After imposing 38 years of martial law and brutally repressing political activists who later became the core of the now-ruling DPP, the KMT introduced democratic reforms in the 1990s. But Taiwanese used their new freedoms to demand bentuhua, which translates as “localization.” Bentuhua means politicians bear Taiwanese lineage, speak the Taiwanese dialect, emphasize Taiwan’s history in schools and promote Taiwanese culture. For many, bentuhua also means independence, or at least permanent separation from China. The KMT, which still draws heavily on support from mainlanders, can’t please everybody. Says KMT adviser Wu Tung-yeh: “The old-line faction and the bentuhua faction are sleeping in the same bed but dreaming different dreams.”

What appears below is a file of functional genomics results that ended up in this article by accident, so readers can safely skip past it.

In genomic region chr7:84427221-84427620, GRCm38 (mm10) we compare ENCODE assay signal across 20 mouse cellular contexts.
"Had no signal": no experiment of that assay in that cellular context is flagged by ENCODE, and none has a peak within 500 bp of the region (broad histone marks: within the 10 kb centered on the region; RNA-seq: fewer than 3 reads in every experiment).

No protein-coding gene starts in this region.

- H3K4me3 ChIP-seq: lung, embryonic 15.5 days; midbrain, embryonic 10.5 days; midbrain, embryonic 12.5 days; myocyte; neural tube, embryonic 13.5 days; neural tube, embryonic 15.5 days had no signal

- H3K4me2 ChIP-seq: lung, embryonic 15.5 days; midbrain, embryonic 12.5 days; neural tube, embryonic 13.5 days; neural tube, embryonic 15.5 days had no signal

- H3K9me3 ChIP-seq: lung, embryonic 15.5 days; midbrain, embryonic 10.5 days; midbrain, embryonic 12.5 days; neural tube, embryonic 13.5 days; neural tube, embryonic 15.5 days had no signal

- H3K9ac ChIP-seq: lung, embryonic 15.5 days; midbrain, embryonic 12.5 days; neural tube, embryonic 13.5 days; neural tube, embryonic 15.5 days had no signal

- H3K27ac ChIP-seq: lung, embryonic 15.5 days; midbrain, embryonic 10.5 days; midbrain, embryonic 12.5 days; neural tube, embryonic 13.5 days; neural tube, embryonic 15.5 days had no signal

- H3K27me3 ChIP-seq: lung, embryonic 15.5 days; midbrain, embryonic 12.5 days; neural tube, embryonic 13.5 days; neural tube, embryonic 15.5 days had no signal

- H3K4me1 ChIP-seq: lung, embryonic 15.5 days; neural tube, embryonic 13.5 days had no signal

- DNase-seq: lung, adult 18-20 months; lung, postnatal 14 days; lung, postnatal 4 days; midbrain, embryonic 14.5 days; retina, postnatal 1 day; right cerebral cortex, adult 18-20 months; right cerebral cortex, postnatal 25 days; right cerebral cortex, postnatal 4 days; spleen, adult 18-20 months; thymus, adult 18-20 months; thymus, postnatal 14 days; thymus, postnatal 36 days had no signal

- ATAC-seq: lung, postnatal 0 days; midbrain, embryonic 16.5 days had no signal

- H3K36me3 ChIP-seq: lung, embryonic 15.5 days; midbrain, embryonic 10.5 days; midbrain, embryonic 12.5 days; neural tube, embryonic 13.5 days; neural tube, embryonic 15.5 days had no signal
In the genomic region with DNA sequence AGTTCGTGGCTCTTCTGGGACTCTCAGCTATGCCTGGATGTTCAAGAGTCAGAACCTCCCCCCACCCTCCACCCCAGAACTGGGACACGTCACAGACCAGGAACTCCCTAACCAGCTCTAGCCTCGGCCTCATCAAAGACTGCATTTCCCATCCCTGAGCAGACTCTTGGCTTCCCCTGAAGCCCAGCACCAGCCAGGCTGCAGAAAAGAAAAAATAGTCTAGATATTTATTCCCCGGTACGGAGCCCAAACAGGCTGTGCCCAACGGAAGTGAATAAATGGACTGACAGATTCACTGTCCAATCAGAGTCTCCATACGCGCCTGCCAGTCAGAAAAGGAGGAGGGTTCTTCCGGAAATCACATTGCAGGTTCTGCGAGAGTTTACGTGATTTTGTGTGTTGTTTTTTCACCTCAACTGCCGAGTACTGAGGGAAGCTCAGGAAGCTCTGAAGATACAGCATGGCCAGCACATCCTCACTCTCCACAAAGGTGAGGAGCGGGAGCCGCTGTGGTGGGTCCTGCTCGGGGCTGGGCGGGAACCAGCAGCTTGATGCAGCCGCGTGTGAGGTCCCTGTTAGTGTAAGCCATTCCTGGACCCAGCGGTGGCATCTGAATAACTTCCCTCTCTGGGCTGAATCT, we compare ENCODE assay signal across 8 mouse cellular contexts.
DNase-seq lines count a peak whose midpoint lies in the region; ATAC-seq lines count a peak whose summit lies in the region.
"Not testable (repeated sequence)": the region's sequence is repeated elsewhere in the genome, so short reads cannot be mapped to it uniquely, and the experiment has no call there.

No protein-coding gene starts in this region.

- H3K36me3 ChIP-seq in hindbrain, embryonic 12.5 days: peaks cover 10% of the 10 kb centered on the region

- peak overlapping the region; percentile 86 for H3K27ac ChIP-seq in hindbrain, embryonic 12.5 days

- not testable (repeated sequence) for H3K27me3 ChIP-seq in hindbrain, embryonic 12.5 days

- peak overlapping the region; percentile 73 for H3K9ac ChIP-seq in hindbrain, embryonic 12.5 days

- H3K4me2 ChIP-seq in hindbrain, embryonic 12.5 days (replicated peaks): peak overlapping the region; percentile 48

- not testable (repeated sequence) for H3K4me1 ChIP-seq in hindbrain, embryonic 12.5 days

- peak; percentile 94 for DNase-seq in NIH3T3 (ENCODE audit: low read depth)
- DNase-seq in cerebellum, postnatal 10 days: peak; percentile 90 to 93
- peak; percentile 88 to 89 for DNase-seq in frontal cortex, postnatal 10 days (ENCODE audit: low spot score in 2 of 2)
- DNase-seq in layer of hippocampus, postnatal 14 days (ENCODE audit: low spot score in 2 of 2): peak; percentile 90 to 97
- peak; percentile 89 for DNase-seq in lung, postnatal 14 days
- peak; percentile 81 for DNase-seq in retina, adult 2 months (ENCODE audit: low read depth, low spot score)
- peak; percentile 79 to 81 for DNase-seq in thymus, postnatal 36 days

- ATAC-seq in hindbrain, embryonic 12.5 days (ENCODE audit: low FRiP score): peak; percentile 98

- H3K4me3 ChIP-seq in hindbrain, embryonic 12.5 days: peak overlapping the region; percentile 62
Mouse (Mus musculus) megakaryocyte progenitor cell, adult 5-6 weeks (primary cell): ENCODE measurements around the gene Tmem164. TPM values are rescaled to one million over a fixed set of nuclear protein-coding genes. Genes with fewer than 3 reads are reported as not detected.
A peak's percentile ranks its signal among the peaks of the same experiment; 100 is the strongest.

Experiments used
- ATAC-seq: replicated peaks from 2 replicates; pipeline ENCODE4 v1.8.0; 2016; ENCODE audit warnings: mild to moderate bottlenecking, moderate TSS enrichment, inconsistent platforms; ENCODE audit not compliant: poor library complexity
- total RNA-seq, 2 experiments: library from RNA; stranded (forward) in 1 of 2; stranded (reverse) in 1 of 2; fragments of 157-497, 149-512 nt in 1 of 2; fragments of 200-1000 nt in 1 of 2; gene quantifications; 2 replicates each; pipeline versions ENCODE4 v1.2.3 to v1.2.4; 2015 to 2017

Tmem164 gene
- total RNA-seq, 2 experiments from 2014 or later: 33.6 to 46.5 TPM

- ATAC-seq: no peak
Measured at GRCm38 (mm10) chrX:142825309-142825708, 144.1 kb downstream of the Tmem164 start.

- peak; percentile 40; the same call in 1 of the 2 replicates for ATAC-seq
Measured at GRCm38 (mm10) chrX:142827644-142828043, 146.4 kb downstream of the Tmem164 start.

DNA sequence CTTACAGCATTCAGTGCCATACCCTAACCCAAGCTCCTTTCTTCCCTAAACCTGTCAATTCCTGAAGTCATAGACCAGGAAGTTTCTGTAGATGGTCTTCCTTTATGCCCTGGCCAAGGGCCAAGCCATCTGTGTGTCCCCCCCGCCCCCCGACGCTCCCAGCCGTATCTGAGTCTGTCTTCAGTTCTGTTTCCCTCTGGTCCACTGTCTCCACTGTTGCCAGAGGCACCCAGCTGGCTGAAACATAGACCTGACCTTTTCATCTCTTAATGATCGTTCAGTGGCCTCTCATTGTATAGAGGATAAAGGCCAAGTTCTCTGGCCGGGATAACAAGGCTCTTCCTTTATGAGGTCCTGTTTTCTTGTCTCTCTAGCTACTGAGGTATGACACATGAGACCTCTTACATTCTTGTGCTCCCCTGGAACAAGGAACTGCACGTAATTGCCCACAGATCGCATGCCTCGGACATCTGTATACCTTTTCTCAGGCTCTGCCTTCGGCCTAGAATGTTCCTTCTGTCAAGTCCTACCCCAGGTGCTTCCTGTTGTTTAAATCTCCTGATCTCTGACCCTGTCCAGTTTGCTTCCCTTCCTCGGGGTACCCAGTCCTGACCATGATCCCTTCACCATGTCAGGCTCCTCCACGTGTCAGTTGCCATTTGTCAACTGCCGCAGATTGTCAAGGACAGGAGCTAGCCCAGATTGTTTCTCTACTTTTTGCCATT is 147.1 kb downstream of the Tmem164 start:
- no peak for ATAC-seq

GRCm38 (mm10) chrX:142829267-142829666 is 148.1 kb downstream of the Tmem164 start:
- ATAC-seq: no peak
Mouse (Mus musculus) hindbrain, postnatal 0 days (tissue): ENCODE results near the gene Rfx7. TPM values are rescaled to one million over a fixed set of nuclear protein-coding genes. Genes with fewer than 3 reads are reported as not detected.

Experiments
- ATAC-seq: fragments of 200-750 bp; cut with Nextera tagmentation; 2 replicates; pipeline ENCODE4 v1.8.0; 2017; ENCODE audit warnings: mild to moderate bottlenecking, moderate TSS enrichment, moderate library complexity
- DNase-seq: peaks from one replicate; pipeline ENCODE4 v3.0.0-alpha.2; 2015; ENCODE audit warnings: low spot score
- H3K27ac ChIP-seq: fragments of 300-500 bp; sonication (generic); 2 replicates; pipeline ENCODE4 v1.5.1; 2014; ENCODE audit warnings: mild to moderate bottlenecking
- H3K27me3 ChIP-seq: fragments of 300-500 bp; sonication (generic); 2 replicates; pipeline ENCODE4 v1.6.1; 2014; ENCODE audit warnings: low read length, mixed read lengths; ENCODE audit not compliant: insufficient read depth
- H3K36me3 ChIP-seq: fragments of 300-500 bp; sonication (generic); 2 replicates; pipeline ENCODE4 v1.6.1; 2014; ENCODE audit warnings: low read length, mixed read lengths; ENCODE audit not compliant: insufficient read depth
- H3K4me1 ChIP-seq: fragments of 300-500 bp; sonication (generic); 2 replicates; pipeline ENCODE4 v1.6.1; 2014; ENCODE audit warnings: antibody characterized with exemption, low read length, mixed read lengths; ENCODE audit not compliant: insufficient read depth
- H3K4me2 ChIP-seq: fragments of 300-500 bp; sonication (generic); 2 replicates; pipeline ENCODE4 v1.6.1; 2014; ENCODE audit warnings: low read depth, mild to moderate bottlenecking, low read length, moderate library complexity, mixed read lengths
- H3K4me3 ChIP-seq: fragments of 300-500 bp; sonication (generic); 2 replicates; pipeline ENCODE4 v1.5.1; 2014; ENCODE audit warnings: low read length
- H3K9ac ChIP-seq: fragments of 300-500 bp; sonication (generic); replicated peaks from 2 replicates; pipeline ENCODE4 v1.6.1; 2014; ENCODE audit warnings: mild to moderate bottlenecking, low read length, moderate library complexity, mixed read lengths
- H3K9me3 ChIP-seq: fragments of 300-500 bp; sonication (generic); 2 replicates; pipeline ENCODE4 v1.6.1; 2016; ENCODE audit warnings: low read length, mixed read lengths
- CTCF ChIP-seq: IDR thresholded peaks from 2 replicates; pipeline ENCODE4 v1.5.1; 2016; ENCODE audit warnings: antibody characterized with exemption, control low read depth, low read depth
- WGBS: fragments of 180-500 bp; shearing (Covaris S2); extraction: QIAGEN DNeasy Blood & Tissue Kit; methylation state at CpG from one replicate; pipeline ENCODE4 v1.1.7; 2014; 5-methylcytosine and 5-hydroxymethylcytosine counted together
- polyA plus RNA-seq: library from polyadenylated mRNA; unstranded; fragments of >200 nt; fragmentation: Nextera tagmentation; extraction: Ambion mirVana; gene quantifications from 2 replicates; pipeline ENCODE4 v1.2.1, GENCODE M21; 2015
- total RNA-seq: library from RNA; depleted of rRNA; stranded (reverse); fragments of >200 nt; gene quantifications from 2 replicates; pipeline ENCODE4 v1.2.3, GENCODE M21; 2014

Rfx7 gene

I wonder, years from now after the last of the mainlanders retire from Taiwanese politics, what will be left of the KMT. Will it transition from the dominant totalitarian regime it once was to just an insignificant splinter faction? Judging from the KMT bankrolls, it probably won’t fade away any time soon. But it does seem to be swiftly and steadily shrinking in both size and relative importance as it morphs itself into just a shadow of what Chiank Kai-Shek first brought over from the mainland and imposed on Taiwan fifty-five years ago.